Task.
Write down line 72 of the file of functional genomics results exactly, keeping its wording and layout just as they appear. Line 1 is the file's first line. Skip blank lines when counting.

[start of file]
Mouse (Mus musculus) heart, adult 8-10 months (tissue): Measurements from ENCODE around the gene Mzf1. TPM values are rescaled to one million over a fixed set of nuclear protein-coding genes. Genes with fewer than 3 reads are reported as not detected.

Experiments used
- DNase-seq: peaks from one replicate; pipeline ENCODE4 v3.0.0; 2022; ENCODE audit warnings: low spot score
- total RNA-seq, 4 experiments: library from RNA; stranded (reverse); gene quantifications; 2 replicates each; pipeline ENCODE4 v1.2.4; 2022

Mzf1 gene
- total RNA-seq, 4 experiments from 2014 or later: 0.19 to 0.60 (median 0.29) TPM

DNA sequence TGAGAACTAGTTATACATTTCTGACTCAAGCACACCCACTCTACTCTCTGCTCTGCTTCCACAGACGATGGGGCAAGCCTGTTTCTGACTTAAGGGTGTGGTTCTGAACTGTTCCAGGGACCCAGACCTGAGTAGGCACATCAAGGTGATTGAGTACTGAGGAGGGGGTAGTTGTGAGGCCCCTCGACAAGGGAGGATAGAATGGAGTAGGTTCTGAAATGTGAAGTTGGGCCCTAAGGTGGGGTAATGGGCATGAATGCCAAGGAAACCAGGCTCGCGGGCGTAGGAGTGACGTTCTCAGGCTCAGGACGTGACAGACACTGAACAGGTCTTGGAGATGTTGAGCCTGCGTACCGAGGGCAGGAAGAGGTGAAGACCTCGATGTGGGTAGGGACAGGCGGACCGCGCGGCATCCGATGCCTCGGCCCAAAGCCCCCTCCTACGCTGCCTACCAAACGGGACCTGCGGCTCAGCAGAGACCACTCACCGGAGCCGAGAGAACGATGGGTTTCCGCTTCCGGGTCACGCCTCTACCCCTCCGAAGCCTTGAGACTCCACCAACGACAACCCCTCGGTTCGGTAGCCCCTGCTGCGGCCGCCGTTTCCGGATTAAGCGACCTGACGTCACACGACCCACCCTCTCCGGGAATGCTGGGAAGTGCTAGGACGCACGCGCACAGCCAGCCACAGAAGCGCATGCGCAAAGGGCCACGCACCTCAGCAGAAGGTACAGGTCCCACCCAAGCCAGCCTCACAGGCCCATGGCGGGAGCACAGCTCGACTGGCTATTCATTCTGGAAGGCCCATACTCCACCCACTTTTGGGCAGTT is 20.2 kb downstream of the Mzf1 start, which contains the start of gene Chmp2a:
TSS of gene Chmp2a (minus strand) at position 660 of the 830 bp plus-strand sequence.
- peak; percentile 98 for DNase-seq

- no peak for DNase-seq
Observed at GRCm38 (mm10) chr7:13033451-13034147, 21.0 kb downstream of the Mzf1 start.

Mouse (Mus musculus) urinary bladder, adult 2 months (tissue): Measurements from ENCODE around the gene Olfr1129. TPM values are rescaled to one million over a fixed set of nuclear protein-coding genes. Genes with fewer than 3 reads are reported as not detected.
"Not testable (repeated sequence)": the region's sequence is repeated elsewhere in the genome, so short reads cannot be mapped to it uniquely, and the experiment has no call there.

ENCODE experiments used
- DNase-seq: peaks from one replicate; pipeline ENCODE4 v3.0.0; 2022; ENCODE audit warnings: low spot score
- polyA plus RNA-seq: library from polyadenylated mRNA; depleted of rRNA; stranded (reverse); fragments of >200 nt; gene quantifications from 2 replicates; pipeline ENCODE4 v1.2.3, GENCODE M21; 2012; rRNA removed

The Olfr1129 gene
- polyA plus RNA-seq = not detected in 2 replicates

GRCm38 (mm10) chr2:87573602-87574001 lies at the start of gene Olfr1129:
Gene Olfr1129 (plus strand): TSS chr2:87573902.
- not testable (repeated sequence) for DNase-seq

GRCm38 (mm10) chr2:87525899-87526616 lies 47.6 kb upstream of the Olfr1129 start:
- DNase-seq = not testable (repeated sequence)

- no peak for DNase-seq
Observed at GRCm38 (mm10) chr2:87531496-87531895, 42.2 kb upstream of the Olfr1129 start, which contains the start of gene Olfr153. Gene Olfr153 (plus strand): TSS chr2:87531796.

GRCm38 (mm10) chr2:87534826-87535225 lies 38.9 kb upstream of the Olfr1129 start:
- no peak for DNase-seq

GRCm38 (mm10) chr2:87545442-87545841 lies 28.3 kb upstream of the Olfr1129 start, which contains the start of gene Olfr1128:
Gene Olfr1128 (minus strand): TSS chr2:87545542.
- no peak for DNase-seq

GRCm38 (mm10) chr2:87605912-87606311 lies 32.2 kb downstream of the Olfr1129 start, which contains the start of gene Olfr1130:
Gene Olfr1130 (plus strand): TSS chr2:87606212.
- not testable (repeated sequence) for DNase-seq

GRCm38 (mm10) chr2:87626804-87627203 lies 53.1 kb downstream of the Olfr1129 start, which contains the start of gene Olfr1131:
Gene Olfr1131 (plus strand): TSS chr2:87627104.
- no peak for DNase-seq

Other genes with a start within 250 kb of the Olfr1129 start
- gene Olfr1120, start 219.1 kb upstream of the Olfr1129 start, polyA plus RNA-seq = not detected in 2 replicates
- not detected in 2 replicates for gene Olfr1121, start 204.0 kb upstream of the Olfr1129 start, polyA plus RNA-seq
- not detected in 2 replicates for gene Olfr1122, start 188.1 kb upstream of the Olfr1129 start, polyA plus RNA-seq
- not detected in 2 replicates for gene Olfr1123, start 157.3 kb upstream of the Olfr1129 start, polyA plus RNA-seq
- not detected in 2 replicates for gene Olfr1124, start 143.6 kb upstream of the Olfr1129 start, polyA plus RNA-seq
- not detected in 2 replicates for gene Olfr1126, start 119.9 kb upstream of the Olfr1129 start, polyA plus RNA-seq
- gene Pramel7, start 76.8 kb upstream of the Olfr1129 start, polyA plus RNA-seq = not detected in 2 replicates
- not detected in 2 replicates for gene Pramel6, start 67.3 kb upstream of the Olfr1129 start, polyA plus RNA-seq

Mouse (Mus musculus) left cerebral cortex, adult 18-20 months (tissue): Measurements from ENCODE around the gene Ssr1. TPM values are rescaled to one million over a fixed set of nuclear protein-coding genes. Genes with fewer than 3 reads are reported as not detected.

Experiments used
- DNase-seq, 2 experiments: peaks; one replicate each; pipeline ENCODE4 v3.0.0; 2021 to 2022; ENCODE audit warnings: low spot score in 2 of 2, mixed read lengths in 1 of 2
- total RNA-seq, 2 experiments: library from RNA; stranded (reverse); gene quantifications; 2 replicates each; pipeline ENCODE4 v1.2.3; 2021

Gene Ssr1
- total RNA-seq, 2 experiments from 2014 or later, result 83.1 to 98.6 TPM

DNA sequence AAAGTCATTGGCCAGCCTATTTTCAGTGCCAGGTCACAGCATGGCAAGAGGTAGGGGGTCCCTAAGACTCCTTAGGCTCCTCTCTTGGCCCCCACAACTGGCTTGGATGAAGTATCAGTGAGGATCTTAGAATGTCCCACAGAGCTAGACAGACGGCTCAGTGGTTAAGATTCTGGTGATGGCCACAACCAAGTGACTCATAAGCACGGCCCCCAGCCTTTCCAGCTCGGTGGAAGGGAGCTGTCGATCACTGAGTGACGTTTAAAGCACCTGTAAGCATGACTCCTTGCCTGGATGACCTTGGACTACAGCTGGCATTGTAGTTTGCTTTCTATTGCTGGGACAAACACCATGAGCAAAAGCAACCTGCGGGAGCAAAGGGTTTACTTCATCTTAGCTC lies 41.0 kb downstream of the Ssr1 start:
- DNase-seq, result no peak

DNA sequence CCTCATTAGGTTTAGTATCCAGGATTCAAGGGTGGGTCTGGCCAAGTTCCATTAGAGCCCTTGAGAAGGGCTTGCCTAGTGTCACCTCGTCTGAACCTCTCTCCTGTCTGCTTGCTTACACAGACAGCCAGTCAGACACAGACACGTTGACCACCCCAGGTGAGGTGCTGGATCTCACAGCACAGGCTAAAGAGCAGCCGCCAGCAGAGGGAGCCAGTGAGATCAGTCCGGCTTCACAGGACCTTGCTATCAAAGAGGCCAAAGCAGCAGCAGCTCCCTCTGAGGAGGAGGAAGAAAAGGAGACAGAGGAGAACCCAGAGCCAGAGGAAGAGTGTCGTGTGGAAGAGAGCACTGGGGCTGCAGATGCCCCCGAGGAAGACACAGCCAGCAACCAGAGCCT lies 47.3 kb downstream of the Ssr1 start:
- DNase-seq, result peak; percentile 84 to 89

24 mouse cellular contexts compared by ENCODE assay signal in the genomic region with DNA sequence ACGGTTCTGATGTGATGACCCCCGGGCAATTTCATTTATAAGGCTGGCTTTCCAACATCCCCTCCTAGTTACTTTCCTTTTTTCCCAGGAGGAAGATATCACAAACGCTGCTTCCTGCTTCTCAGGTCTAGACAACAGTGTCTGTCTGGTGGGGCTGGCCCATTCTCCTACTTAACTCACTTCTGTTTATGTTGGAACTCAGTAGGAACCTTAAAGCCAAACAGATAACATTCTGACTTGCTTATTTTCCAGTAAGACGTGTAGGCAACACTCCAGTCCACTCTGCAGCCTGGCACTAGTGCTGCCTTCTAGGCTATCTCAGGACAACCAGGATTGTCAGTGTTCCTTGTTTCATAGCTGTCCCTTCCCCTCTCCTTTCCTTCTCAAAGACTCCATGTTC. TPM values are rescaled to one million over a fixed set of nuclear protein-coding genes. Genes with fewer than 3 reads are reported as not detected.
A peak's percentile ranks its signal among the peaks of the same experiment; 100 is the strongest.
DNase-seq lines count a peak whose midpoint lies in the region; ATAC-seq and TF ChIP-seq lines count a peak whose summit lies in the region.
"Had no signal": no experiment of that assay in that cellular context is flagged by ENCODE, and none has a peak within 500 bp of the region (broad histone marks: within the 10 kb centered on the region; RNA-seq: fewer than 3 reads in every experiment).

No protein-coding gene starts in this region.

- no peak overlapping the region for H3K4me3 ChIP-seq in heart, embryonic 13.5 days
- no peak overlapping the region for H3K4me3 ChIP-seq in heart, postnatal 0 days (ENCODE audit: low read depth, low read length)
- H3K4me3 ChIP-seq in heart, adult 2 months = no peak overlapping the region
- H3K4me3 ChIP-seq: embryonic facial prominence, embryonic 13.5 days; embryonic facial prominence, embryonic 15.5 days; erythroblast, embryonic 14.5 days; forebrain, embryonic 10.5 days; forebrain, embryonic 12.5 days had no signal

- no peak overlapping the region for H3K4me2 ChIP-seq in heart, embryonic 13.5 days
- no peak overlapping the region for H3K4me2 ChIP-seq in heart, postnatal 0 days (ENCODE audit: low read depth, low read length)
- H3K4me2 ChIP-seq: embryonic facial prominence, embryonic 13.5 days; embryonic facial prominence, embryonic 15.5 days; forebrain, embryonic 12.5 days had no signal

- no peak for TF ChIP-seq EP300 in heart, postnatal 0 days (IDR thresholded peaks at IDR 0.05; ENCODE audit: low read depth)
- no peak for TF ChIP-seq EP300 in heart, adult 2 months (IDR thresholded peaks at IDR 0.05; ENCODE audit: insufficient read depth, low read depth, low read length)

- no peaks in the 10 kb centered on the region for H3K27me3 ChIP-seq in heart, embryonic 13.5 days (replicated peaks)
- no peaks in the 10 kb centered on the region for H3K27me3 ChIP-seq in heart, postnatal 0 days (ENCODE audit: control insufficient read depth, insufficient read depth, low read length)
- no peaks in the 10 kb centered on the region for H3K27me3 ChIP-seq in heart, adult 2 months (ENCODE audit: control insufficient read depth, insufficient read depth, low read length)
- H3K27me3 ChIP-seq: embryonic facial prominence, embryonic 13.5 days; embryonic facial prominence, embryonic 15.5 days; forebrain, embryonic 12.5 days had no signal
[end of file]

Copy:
- no peaks in the 10 kb centered on the region for H3K27me3 ChIP-seq in heart, adult 2 months (ENCODE audit: control insufficient read depth, insufficient read depth, low read length)